The cinema lovers who may have watched each acting performance of Irrfan could vividly imagine him saying those lines that he wrote in the letter. With his puffy eyes, duly moist, and lilt in his theatrical voice, he would whisper the message of the letter in anyone’s ear ready to receive the dynamics of ordinary and extraordinary. Irrfan’s enacted characters allow him to be imagined by his lovers as a polemicist, just like Ivan Illich, ready to deliver to us a fascinating criticism of ‘medicalised life’ of a patient diagnosed with a rare cancer.
There was more to it than a polemicist’s polemic, and an antihero’s heroic performance. And this invited a psychoanalyst for an interpretation of the subdued. A sense of ordinary prevailed when Irrfan narrated a dream sequence to describe his situation, in the letter. It was a dream that connected Irrfan’s two worlds, conscious and unconscious, physical and metaphysical, as he said, “I was travelling on a speedy train, had dreams, plans, aspirations, goals; was fully engaged in them. And suddenly someone taps on my shoulder and I turn to see. It’s the TC: ‘Your destination is about to come. Please get down.’ I am confused. ‘No, no. My destination hasn’t come!’ The suddenness made me realise how you are just a cork floating in the ocean with unpredictable currents, desperately trying to control it”.
Less of Dr. Sigmund Freud and more of Dr. Carl Jung was in the frame. Freud may take a walk to resolve the intricacies of eros, thanatos, and libido. Carl Jung stays on discerning the archetypes buried in a dream, joining dots that could lead to mythologies, of the past and the present.
The Legacy Of Saajan Fernandes’s The Lunchbox: The Art Of a Master-Thespian of Our Times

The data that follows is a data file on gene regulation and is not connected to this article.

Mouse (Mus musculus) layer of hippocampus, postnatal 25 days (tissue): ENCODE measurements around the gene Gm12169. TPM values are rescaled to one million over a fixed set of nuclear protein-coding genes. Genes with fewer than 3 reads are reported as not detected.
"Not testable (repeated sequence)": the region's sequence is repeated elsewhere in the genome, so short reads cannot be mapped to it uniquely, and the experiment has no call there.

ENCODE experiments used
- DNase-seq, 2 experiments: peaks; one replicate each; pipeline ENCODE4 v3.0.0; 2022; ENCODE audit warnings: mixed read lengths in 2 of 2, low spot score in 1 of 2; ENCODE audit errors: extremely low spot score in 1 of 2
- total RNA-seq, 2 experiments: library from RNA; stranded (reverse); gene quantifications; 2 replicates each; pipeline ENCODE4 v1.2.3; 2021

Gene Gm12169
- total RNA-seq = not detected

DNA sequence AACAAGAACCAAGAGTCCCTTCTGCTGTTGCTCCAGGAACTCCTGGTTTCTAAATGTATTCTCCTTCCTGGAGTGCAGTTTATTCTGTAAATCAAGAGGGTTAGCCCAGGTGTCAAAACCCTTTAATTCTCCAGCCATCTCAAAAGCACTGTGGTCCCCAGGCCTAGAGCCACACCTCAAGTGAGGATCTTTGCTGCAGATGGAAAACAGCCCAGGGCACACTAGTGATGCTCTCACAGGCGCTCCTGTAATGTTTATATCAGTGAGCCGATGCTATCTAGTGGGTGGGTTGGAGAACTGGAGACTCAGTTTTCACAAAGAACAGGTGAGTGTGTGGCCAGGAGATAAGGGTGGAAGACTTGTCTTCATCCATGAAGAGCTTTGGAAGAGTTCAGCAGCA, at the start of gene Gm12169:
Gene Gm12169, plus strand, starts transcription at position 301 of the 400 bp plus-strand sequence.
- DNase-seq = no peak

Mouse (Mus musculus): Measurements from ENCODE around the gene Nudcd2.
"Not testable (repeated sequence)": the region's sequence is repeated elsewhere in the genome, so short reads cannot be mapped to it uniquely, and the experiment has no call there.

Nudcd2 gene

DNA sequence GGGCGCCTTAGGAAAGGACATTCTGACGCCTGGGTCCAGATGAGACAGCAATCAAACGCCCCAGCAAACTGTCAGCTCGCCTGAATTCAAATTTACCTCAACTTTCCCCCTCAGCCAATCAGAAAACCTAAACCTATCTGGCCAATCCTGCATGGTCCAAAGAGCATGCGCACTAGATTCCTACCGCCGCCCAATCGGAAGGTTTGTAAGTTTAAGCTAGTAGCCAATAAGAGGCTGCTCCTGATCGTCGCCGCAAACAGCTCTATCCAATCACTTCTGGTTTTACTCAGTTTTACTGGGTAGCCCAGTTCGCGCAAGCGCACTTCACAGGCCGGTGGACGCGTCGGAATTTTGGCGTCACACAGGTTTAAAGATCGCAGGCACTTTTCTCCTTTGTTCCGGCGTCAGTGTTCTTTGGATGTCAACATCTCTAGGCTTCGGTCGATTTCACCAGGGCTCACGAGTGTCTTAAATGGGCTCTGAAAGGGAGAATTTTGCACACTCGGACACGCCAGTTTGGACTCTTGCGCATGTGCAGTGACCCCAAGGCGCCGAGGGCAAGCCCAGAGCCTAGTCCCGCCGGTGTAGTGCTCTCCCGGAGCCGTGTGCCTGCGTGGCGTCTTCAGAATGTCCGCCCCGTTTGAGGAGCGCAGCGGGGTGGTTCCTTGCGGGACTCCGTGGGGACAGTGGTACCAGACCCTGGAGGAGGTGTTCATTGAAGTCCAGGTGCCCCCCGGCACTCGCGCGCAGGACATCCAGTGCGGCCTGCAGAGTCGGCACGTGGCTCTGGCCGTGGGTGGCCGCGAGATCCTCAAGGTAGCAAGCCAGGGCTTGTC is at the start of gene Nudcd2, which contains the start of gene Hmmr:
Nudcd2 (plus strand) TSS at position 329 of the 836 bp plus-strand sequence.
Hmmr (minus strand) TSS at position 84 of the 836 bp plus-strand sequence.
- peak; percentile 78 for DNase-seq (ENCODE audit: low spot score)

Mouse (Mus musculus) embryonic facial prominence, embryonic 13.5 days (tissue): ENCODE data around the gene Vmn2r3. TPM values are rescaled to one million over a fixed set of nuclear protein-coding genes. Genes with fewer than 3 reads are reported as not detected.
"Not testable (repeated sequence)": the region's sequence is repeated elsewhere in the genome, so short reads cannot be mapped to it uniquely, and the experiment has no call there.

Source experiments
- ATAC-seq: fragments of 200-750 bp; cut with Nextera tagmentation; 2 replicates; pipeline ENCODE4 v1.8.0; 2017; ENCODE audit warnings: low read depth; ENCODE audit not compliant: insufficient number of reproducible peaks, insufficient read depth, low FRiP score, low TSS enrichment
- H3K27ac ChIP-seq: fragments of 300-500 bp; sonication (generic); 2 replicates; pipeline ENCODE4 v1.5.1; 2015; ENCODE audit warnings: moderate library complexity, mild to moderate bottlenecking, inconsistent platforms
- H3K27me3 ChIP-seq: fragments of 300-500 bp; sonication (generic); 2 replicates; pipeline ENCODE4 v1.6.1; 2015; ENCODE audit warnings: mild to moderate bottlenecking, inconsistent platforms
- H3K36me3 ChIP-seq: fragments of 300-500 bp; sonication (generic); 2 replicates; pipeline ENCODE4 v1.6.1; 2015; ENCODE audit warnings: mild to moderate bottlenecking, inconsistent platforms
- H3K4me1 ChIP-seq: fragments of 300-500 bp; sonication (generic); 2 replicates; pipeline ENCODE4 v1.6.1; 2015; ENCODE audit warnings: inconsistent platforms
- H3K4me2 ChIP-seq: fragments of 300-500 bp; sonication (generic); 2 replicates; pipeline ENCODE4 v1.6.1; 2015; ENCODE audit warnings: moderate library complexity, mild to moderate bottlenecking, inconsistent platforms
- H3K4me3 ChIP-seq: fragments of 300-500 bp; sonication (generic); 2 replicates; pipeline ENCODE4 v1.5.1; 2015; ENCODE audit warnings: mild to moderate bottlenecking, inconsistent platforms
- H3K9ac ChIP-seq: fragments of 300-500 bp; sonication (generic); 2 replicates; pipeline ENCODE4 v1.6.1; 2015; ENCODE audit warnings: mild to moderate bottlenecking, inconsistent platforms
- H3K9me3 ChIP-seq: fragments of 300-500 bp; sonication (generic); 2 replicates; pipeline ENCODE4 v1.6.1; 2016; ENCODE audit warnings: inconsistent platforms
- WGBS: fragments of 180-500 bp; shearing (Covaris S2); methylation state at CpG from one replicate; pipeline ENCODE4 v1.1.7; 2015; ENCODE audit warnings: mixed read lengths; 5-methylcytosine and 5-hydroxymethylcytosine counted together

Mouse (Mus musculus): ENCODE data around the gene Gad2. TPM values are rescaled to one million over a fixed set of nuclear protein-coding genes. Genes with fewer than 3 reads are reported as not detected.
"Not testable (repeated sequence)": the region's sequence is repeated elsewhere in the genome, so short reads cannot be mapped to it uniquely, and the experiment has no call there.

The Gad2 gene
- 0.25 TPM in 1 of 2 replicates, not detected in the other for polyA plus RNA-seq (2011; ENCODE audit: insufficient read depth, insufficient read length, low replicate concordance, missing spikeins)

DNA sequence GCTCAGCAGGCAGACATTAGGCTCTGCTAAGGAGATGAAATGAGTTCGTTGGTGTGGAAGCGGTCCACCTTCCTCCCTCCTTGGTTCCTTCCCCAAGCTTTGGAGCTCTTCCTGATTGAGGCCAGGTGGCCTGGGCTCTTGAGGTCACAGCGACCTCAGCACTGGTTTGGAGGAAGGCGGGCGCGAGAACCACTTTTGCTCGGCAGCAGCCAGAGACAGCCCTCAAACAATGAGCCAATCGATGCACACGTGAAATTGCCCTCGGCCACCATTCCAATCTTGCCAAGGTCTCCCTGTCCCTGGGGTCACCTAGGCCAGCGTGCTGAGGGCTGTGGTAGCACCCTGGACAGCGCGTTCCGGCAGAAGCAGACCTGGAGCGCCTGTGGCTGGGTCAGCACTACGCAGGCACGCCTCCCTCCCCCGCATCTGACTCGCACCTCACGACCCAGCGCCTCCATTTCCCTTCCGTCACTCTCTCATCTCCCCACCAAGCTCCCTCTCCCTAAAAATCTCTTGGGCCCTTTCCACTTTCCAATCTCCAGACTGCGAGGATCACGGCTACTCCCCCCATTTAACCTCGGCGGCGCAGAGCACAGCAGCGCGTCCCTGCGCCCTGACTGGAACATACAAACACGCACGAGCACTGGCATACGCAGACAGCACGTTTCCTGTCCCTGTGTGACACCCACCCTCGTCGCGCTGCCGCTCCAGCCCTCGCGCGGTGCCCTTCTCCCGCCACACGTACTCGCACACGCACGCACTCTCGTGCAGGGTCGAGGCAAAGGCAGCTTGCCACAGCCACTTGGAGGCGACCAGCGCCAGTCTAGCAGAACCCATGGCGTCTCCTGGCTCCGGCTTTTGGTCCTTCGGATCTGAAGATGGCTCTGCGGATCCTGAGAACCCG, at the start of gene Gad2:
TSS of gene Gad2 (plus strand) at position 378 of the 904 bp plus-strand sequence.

Author: Mousumi G. Banerjee
Mousumi is currently Associate Professor and Head, Department of English Literature, The English and Foreign Languages University, Regional Campus, Shillong. Her teaching career spans for more than eighteen years now. She has earned her Ph.D. from Jadavpur University, Kolkata. Her research areas include film discourse, postmodern theories and criticisms, Western philosophy, poetic text, language, and hermeneutics and women’s writing. She has extensively published in national and international journals, magazines and books and has acted as a resource person in various Institutions. Her books include Writings across Genres: Indian Literature, Language and Culture (2015), Daring to Write: The Two Creative Daughters of Victorian England (2015), and Emily Dickinson: Writing as a Woman (2017), and, currently, she has two on-going book-length projects: one on Gitanjali: An Exalted Manifestation of Buddhist Aesthetics (a research as a current Associate of the Indian Institute of Advanced Study [IIAS], Shimla), and the other on “A thought went up my mind today –”: An Inquiry into a Post-Kantian Transcendental Philosophy in Emily Dickinson’s Poetry. She has been awarded with the Fulbright-Nehru Postdoctoral Research Fellowship, 2019-2020, by the United States-India Educational Foundation (USIEF), to pursue her postdoctoral research at Amherst College, Amherst, Massachusetts, for her work on the book on Dickinson.